Correct: The postman delivered the parcel to the Ngs’ flat.

 

  • Apostrophes are never used to make a word plural, even when a word is in number form, as in a date.

Incorrect: We received a Chinese New Year card from the Lee’s.

Correct: We received a Chinese New Year card from the Lees.

Incorrect: My parents like to listen to music from the 1970’s.

Correct: My parents like to listen to music from the 1970s.

 

  • Apostrophes are also used to indicate a contraction.

Contractions are two words made shorter by placing an apostrophe where letters have been omitted. For example, “let’s” uses an apostrophe to indicate that the word is missing the “u” from “us”.

 

2019 March Holiday Maths Camp

Using the conceptual approach, this 2-day camp will help pupils improve their word problem solving skills by focusing on key Maths concepts.

  • P3: variety of Whole Number word problems
  • P4: Whole Number and Fraction word problems
  • P5: variety of topical word problems
  • P6: past PSLE questions, Speed and Percentage word problems

 

Spaces are limited, so call 6777 2468 or SIGN UP ONLINE today!

LiteracyPlus Tidbits: P6 vs S1 English

 PRIMARY 6 vs SECONDARY 1 ENGLISH

 

Editing

Primary 6

  • All errors underlined
  • Includes spelling errors

Secondary 1

  • All errors unmarked
  • Only grammar-related errors
  • Need to identify 2 error-free lines

 

Continuous Writing

Primary 6

  • 1 prompt
  • With supporting visuals & helping questions
  • Pupils usually write narratives

Secondary 1

  • Choose 1 out of 4 topics to write about
  • No supporting visuals & helping questions
  • Topics may cover different text types

 

Visual Text Comprehension

Primary 6

  • More text than visual
  • MCQ

Secondary 1

  • More visual than text
  • Open-ended
  • Tests critical thinking skills & ability to evaluate use of visuals and language for impact

 

Reading Comprehension

Primary 6

  • 1 x narrative text
  • Reference to text by line number

Secondary 1

  • 1 x narrative text & 1 x non-narrative text
  • Questions organised by paragraph
  • Includes summary writing

 

Oral

Primary 6

  • Read fluently for Reading Aloud
  • Stimulus-based Conversation is a discussion based on a prompt

Secondary 1

  • Assume character/role or person stated for Reading Aloud
  • Spoken Interaction is a discussion based on a picture

 

LiteracyPlus Tips: Prepositions

PREPOSITIONS

  • on OR in OR at?

A:  Listen – is this right: ‘I live on 99 Bishan Road’?

B:  No, that’s wrong! You live in 99 Bishan Road.

C:  Both wrong! You live at 99 Bishan Road.

Who is right? In is generally used when we talk about a location ‘inside’ something (in the house, in the theatre). On is used for a location ‘on top of’ something (on the table, on the floor), and at is used for a location which is a point on a horizontal or vertical surface (at the end of the drive, at the window). The problem is that there are different ways of looking at the same location.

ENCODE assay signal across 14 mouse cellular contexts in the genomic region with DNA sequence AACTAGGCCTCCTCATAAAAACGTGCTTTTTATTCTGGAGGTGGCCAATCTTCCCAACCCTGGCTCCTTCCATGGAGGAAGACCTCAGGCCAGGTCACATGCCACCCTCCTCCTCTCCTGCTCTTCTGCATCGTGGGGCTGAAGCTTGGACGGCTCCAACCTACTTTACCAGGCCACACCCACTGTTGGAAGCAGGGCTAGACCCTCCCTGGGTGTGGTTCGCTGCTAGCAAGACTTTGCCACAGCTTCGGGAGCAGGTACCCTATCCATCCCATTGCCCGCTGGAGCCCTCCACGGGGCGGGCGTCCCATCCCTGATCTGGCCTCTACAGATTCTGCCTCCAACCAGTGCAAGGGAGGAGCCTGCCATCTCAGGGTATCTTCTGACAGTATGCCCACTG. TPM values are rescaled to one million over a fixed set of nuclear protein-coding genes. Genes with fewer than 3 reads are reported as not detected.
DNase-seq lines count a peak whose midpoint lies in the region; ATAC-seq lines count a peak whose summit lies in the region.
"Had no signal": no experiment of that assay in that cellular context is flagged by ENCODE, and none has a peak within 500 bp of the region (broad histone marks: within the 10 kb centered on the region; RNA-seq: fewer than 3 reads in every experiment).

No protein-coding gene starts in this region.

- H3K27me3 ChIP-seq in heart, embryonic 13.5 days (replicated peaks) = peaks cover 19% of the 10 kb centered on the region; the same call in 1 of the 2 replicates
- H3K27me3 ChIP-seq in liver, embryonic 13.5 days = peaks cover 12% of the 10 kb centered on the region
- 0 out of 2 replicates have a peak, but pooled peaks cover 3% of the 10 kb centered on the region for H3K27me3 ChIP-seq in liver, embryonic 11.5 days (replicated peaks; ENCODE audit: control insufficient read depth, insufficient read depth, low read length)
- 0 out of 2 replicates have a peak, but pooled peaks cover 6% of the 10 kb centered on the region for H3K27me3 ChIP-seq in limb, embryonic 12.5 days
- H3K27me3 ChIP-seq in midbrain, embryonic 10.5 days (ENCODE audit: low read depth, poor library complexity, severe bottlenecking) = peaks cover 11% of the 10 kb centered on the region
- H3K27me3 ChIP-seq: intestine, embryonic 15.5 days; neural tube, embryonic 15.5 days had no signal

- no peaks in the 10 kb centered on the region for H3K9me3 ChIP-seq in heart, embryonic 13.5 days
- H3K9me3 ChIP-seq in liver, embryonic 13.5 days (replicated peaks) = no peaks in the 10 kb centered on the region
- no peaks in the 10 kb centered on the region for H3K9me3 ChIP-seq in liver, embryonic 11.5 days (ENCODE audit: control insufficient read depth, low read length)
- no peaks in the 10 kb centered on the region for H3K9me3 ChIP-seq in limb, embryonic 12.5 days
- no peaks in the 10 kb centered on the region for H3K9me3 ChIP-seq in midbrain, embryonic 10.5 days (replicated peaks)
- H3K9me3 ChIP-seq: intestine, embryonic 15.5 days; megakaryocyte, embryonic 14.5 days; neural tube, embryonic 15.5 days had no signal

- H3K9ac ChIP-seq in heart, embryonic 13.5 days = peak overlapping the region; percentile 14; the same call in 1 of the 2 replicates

But C is right.

At is used when street numbers are mentioned because we think of a particular point along the street, namely No. 99.

 

PSLE Changes & Model Drawing

Unsure of the latest PSLE changes and its implications? This is the perfect workshop for you. In addition, learn how model drawing can be effectively applied to make solving word problems easier for your child.

Join us at our hands-on workshop and learn from our Head of Mathematics, Mrs Edna Wong, a former HOD with more than 15 years of primary school teaching experience.

 

Click on the flyer below for workshop details.

Spaces are limited, so call 6777 2468 or SIGN UP ONLINE today!

Singapore Education System Changes in 2019

Reducing the Number of School-based Assessments

P1 & P2

  • Removal of all weighted assessments

S1

  • Removal of the Mid-Year Exam

From P3 to S4/5

  • Schools to conduct no more than one weighted assessment per subject, per school term (this is in addition to the Mid-Year Exam and Year-End Exam)

 

Refreshing the Holistic Development Profile (Report Book)

P1 & P2

  • Qualitative descriptors will be used to report students’ learning

All Levels

  • Report books will no longer present class and level positions of students
  • Grades will no longer show decimal points
  • Failed subjects will not be underlined or indicated in a different colour

 

Revising the Criteria of Edusave Academic Awards for Lower Primary

Edusave Merit Bursary for P1 & P2

  • Edusave Merit Bursary (EMB) will be adjusted to award students who consistently demonstrate good learning orientations
  • The monthly household income must not exceed $6,900 (or per capita income not exceed $1,725)
  • Good conduct will continue to be a criterion

Edusave Good Progress Award for P2 & P3

  • Edusave Good Progress Award will be awarded to students who do not qualify for EMB, but who have shown improvement in learning orientations within the year
  • Good conduct will continue to be a criterion